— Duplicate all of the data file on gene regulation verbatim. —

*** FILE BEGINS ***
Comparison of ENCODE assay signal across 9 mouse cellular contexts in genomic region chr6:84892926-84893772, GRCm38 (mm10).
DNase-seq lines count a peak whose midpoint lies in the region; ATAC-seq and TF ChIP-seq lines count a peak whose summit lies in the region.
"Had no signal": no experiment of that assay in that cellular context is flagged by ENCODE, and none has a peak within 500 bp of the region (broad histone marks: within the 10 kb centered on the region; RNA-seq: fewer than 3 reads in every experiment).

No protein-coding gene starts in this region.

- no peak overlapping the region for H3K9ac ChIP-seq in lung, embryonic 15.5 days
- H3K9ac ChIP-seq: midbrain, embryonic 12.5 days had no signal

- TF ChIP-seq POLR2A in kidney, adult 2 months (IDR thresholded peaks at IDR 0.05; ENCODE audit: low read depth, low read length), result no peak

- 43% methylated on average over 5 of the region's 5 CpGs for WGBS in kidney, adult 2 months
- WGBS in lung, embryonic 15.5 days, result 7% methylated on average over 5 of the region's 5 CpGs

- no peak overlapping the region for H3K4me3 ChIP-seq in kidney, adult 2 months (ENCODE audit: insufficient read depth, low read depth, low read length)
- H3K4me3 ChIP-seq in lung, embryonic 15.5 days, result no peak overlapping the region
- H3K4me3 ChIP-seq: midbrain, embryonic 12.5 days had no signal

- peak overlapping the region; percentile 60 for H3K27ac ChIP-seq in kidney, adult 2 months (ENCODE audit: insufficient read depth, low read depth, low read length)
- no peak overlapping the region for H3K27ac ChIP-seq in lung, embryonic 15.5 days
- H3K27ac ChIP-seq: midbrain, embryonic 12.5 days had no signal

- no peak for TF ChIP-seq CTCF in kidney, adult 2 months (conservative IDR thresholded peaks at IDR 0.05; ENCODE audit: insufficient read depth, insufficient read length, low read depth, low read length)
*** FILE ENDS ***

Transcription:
Comparison of ENCODE assay signal across 9 mouse cellular contexts in genomic region chr6:84892926-84893772, GRCm38 (mm10).
DNase-seq lines count a peak whose midpoint lies in the region; ATAC-seq and TF ChIP-seq lines count a peak whose summit lies in the region.
"Had no signal": no experiment of that assay in that cellular context is flagged by ENCODE, and none has a peak within 500 bp of the region (broad histone marks: within the 10 kb centered on the region; RNA-seq: fewer than 3 reads in every experiment).

No protein-coding gene starts in this region.

- no peak overlapping the region for H3K9ac ChIP-seq in lung, embryonic 15.5 days
- H3K9ac ChIP-seq: midbrain, embryonic 12.5 days had no signal

- TF ChIP-seq POLR2A in kidney, adult 2 months (IDR thresholded peaks at IDR 0.05; ENCODE audit: low read depth, low read length), result no peak

- 43% methylated on average over 5 of the region's 5 CpGs for WGBS in kidney, adult 2 months
- WGBS in lung, embryonic 15.5 days, result 7% methylated on average over 5 of the region's 5 CpGs

- no peak overlapping the region for H3K4me3 ChIP-seq in kidney, adult 2 months (ENCODE audit: insufficient read depth, low read depth, low read length)
- H3K4me3 ChIP-seq in lung, embryonic 15.5 days, result no peak overlapping the region
- H3K4me3 ChIP-seq: midbrain, embryonic 12.5 days had no signal

- peak overlapping the region; percentile 60 for H3K27ac ChIP-seq in kidney, adult 2 months (ENCODE audit: insufficient read depth, low read depth, low read length)
- no peak overlapping the region for H3K27ac ChIP-seq in lung, embryonic 15.5 days
- H3K27ac ChIP-seq: midbrain, embryonic 12.5 days had no signal

- no peak for TF ChIP-seq CTCF in kidney, adult 2 months (conservative IDR thresholded peaks at IDR 0.05; ENCODE audit: insufficient read depth, insufficient read length, low read depth, low read length)